Recipe for maintaining inspiration: conversations, random people & big ideas
Recipe for a burst of positive dopamine
Posted September 13, 2009
I was inspired by the positive response to last week's post on using a rested mind for the right things. (I write weekly, posting by Sunday evening US ET). So I thought I'd stay on the theme of ideas to help people coming back to work.
Many people are suffering from an overload of difficult news, uncertainty and financial challenges. Some people probably would like to know what they can do to improve their mood, as it's not much fun being glum (it's also a recipe for being ineffective at work.) The fact is, you don't have to be glum when the whole world seems to be. However that's also not so easy - we tend to be heavily influenced by the prevailing emotions of others in our group, so it's hard to be up when others are down.
Spirals in the brain
Certainly there are drugs, both legal and otherwise, that can impact your mood, but I'm not a supporter of either, so my recipe is more about what you can do easily yourself. One aspect of the brain works in a spiral-like manner. You always tend to be spirialling up, to better and better moods, or more often, spirallling down. To change our mood we need to alter the spiral from down to up. One of the keys to this spiral effect is dopamine levels, which are linked to many things but in particular positive expectations, novelty and positive rewards. Dopamine is created by these activities, but it's also needed for clear thinking, affecting prefrontal function and working memory. If you want to do well at anything with a mental component, good dopamine levels are important.
While working on my recent book I noticed the long hours making me feel low, and sensed this might be impacting dopamine levels. I could see that a poor mood made it harder to think and write. I started to think about how I could keep an upbeat mood, and all the ways of increasing dopamine, even when I was mentally struggling. Here's a summary of some of the big drivers of dopamine, and an idea that I find helpful for changing the internal spiral that puts all these drivers together.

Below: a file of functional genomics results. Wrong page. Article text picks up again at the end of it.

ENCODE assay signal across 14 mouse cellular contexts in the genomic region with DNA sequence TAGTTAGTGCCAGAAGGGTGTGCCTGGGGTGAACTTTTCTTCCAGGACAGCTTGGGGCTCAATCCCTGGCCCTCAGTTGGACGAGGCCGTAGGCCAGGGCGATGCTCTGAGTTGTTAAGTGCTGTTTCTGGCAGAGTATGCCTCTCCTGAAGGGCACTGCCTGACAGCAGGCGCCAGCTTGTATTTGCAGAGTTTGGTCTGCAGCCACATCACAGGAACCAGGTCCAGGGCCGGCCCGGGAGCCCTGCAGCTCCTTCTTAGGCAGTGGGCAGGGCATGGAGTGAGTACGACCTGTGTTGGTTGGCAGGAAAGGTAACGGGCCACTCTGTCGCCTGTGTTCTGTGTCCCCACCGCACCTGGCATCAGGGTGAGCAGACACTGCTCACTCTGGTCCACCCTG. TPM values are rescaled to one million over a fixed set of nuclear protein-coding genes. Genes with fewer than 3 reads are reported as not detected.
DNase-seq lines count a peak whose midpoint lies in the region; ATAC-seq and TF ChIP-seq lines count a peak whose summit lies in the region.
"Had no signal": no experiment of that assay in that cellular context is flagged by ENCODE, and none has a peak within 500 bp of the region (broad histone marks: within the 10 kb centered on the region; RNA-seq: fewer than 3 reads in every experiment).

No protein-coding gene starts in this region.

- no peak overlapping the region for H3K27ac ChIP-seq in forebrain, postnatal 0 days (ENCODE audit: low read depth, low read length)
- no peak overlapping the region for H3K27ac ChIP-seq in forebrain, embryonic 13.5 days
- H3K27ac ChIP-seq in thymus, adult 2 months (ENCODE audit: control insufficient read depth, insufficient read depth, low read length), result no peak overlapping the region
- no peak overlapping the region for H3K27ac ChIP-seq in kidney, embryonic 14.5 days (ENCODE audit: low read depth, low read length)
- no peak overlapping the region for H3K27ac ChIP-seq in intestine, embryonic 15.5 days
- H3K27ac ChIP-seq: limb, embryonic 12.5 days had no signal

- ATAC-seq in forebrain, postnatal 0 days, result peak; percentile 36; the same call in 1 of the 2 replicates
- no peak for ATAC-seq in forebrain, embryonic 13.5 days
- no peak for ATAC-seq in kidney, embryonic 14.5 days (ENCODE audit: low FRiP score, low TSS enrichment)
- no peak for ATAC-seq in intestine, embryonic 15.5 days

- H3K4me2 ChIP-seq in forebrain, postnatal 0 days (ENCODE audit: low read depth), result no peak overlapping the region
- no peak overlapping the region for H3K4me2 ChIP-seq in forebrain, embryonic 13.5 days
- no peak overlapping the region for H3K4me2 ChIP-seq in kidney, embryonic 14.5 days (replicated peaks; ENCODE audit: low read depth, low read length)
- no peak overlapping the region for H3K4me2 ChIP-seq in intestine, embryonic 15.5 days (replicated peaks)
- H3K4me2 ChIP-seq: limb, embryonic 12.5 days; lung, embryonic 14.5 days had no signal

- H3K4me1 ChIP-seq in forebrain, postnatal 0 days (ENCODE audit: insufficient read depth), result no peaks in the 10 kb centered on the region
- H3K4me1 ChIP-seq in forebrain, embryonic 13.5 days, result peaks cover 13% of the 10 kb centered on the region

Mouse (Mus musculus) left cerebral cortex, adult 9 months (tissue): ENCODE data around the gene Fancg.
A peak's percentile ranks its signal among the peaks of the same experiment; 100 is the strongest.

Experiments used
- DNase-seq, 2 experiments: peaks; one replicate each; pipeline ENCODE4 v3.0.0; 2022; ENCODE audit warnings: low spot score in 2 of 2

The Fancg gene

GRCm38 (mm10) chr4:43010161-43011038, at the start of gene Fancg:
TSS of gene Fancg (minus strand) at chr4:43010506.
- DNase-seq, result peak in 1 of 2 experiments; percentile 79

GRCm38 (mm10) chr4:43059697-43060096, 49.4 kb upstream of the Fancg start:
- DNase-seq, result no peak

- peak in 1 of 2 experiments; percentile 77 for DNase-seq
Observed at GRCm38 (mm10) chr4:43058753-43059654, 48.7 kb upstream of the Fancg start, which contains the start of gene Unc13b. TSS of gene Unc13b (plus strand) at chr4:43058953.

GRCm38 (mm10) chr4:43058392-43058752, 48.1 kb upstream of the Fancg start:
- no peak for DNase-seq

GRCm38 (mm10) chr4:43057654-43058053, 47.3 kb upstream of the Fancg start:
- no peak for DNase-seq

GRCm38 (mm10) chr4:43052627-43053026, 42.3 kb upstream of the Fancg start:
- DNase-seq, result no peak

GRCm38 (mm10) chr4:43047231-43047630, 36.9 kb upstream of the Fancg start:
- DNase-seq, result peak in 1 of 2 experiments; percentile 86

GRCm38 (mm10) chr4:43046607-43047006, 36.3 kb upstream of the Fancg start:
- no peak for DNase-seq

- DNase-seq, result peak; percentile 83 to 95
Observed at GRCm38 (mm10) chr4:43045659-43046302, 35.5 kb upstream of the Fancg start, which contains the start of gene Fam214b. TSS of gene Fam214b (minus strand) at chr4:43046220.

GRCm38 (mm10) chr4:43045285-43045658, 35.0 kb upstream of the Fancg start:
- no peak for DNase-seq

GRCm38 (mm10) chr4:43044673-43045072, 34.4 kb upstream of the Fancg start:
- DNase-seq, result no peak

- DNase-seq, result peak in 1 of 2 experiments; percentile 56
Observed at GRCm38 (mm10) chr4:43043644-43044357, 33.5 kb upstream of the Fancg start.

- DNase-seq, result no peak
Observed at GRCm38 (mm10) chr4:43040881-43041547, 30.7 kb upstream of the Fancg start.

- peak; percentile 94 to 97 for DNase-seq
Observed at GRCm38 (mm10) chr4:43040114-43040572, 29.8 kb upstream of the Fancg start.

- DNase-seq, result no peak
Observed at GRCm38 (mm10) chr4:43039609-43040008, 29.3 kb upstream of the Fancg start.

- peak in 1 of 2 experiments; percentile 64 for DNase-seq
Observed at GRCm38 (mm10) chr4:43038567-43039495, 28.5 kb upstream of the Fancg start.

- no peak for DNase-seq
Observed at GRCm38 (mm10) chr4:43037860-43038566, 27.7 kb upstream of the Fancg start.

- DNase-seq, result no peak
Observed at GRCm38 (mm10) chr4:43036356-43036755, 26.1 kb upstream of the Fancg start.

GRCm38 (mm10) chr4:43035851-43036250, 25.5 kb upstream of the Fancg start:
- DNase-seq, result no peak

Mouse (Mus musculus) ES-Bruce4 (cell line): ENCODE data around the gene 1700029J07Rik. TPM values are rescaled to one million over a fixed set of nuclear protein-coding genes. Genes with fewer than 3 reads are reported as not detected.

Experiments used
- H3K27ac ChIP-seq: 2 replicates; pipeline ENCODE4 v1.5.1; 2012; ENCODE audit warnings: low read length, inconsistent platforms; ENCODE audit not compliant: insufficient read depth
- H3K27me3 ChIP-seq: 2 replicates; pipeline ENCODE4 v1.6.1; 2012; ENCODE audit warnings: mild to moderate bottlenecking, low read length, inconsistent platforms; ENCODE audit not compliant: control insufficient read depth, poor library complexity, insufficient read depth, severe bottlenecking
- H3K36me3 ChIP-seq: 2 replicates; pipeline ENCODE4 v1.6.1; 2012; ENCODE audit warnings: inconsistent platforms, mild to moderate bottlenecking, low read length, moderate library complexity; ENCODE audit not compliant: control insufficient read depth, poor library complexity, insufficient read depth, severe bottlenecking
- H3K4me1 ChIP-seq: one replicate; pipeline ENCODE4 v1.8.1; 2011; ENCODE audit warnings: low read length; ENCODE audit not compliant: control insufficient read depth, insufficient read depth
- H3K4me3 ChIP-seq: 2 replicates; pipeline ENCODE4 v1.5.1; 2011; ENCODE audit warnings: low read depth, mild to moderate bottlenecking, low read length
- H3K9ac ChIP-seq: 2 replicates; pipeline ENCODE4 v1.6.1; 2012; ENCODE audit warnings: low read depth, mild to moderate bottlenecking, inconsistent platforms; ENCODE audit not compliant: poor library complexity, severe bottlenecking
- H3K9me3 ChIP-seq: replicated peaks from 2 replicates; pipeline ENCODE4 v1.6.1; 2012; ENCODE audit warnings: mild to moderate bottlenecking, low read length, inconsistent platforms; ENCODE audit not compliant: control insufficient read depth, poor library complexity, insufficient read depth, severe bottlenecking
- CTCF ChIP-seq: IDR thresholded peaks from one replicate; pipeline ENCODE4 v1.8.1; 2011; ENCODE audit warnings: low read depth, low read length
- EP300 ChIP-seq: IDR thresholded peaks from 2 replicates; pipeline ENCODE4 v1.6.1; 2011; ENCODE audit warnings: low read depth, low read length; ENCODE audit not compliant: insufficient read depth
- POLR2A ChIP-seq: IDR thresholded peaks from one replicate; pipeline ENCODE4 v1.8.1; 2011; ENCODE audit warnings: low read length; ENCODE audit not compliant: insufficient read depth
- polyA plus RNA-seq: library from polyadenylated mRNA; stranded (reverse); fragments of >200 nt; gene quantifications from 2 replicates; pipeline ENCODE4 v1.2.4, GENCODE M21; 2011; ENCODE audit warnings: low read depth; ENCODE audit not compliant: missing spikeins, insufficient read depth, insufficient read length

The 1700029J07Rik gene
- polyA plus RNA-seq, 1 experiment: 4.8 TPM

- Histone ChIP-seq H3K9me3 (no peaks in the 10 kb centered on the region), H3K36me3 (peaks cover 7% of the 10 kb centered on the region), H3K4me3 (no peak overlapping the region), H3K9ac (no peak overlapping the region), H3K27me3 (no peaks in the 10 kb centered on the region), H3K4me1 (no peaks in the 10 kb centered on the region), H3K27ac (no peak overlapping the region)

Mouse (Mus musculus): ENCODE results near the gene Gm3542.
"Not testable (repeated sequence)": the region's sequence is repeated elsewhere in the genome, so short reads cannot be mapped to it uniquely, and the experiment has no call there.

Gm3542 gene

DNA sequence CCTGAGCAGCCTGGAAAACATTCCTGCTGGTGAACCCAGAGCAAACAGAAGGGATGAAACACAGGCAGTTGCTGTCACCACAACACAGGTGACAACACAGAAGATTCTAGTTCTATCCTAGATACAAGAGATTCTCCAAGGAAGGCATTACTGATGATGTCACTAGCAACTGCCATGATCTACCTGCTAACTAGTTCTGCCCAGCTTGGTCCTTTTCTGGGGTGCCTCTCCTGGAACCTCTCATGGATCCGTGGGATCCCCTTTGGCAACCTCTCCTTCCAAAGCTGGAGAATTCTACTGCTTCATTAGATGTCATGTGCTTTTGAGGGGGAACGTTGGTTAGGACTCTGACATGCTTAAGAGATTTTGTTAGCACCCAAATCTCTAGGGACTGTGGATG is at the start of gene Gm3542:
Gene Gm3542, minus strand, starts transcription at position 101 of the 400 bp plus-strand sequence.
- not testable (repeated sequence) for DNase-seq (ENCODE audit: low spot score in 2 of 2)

Novelty is a great dopamine producer. You can see this in young children who delight in the smallest newness, simply a new colour or sound can be all it takes to delight a two year old. With adults it's harder to find nove
lty as we've all experienced so much. I propose that the kind of novelty that appears to be engaging for complex adults is having novel complex conversations - talking about things we don't often talk about. The philosopher Theodore Zeldin writes about this in his book 'book 'Conversation'. In August this year Zeldin ran what he called a 'feast of strangers' in a park in London, to inspire different conversations.
The brain is a social animal
Another big driver of dopamine is social connections. Work by Cacioppo and others shows that a lack of social connections is experienced as a threat response. We experience this as loneliness. Several studies are showing that social isolation can be as dangerous to health as smoking or being overweight. The opposite is true too. Social connections are generally rewarding. One paper in Scientific American Mind this month explored how health can be linked to how many social groups you are involved with. A sense of being related with others seems to be rewarding. I write more about 'relatedness' as one of the five big drivers of primary rewards in the brain, in a new paper in strategy+business magazine called 'Managing with the brain in mind' (Also in my new book, Your Brain at Work.) So as well as novelty and good conversations, connecting with other people, especially new people, can be a great way of creating an upward spiral.